Spot Palladium Prices: Why Is It Palladium So Valuable?

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Palladium is the second most expensive precious metal in the world, just behind rhodium. Today, palladium costs $X per ounce, and on this page, we explain some factors that play a role in creating that price.

We also discuss how palladium is weighed — some weight units, you may be familiar with, while others like Taels could be new to you. If the term “palladium spot price” is new to you, we begin with a simple explanation below.

Read on to find out about why palladium prices are so high, ways to trade it, and where you can speculate on the metal. If you want to dig deeper, you can also find some further resources about palladium at the bottom of the page.

What Moves Live Palladium Spot Prices?

Perhaps you’ve already read our gold, silver, and platinum live price guides. In these articles, we also explain what “spot” prices are.

Palladium spot prices represent a given amount of palladium you can purchase for a particular currency, right now. When you see palladium prices labeled as “spot,” you’ll mostly come across per ounce prices.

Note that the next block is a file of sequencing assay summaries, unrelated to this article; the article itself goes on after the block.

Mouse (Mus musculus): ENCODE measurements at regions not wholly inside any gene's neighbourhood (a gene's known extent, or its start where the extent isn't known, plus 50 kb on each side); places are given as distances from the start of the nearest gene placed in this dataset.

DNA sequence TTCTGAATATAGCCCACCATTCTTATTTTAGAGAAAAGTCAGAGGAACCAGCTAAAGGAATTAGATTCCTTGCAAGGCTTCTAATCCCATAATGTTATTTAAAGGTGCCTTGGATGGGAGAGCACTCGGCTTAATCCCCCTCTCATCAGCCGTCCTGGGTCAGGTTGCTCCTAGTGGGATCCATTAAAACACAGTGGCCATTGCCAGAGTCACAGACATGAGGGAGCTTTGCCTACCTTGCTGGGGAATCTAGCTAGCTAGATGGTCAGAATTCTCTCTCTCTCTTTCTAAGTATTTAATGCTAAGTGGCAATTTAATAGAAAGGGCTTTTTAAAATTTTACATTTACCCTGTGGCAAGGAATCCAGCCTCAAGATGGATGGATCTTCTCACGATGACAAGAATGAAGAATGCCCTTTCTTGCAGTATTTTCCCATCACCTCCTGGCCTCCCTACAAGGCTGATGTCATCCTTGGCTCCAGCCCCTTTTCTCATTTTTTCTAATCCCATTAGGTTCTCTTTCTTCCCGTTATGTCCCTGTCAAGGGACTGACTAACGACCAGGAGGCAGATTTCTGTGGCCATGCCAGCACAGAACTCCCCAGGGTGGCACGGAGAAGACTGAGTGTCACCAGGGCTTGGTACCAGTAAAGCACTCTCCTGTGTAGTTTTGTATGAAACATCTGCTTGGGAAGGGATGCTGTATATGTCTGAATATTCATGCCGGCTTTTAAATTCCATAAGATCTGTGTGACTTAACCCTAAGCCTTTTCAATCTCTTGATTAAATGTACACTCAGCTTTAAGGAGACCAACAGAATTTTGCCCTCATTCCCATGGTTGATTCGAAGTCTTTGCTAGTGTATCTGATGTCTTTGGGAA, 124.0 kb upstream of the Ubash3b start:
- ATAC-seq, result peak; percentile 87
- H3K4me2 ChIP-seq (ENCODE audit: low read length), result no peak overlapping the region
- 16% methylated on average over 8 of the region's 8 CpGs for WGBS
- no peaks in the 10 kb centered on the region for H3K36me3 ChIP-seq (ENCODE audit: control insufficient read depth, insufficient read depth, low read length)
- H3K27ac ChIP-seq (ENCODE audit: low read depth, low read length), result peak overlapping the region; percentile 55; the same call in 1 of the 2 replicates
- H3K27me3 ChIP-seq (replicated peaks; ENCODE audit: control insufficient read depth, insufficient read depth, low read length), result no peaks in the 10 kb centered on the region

There are approximately 28 grams in one ounce — you can read more about how palladium is weighed.

As a naturally occurring metal that forms over time, palladium deposits are found alongside other metals in the ground. This means palladium is mined.

As for today’s palladium’s price, it’s the result of the ongoing relationship between the breadth of practical and trend-fuelled demand for palladium, its natural abundance, and the technological capability to extract, refine, and process the metal for consumer markets.

Palladium as a Natural Resource: From the Fire

Whether palladium is abundant depends on how much of it we require and take from the rock formations that have stored and matured palladium over time. To understand this, we must look at the past and present-day statistics and mining operations.

Palladium deposits can be found alongside other precious metals like gold, platinum, and even the likes of copper and nickel. Hence palladium is often extracted as a byproduct, much like silver. In 2020, the global palladium supply was over 6 million ounces, a significant drop from previous years.

Of this 6 million, more than a third came from Norilsk Nickel — the Russian company that supposedly sits on the largest nickel, copper, and palladium deposits in the world. The ore deposits in Norilsk are understood to be some 250 million years old, the result of volcanic eruptions around the Siberian Traps region.